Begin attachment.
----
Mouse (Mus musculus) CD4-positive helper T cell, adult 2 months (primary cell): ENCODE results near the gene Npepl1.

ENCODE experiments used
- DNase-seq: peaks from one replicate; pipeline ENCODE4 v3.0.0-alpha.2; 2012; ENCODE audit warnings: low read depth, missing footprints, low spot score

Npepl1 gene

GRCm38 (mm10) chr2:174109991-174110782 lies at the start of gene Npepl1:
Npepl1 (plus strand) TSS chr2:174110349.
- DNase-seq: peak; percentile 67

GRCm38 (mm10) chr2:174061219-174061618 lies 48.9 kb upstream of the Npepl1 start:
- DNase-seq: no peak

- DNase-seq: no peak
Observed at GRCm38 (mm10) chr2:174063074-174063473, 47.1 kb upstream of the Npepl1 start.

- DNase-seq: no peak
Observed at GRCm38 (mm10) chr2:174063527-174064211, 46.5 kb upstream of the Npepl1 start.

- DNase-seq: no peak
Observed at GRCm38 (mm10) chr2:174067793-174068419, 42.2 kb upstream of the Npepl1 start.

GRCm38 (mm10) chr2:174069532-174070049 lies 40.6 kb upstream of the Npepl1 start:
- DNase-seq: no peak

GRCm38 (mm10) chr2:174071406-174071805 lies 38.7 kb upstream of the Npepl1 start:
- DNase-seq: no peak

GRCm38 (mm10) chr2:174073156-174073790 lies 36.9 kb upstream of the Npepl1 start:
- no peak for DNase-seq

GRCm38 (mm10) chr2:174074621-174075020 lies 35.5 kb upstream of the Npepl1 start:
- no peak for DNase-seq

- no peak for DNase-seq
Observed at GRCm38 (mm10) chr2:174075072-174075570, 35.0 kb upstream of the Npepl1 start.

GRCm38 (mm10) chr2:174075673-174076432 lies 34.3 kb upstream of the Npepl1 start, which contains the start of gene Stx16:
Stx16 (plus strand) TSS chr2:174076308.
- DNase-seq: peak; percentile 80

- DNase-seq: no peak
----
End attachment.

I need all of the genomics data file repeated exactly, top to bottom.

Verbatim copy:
Mouse (Mus musculus) CD4-positive helper T cell, adult 2 months (primary cell): ENCODE results near the gene Npepl1.

ENCODE experiments used
- DNase-seq: peaks from one replicate; pipeline ENCODE4 v3.0.0-alpha.2; 2012; ENCODE audit warnings: low read depth, missing footprints, low spot score

Npepl1 gene

GRCm38 (mm10) chr2:174109991-174110782 lies at the start of gene Npepl1:
Npepl1 (plus strand) TSS chr2:174110349.
- DNase-seq: peak; percentile 67

GRCm38 (mm10) chr2:174061219-174061618 lies 48.9 kb upstream of the Npepl1 start:
- DNase-seq: no peak

- DNase-seq: no peak
Observed at GRCm38 (mm10) chr2:174063074-174063473, 47.1 kb upstream of the Npepl1 start.

- DNase-seq: no peak
Observed at GRCm38 (mm10) chr2:174063527-174064211, 46.5 kb upstream of the Npepl1 start.

- DNase-seq: no peak
Observed at GRCm38 (mm10) chr2:174067793-174068419, 42.2 kb upstream of the Npepl1 start.

GRCm38 (mm10) chr2:174069532-174070049 lies 40.6 kb upstream of the Npepl1 start:
- DNase-seq: no peak

GRCm38 (mm10) chr2:174071406-174071805 lies 38.7 kb upstream of the Npepl1 start:
- DNase-seq: no peak

GRCm38 (mm10) chr2:174073156-174073790 lies 36.9 kb upstream of the Npepl1 start:
- no peak for DNase-seq

GRCm38 (mm10) chr2:174074621-174075020 lies 35.5 kb upstream of the Npepl1 start:
- no peak for DNase-seq

- no peak for DNase-seq
Observed at GRCm38 (mm10) chr2:174075072-174075570, 35.0 kb upstream of the Npepl1 start.

GRCm38 (mm10) chr2:174075673-174076432 lies 34.3 kb upstream of the Npepl1 start, which contains the start of gene Stx16:
Stx16 (plus strand) TSS chr2:174076308.
- DNase-seq: peak; percentile 80

- DNase-seq: no peak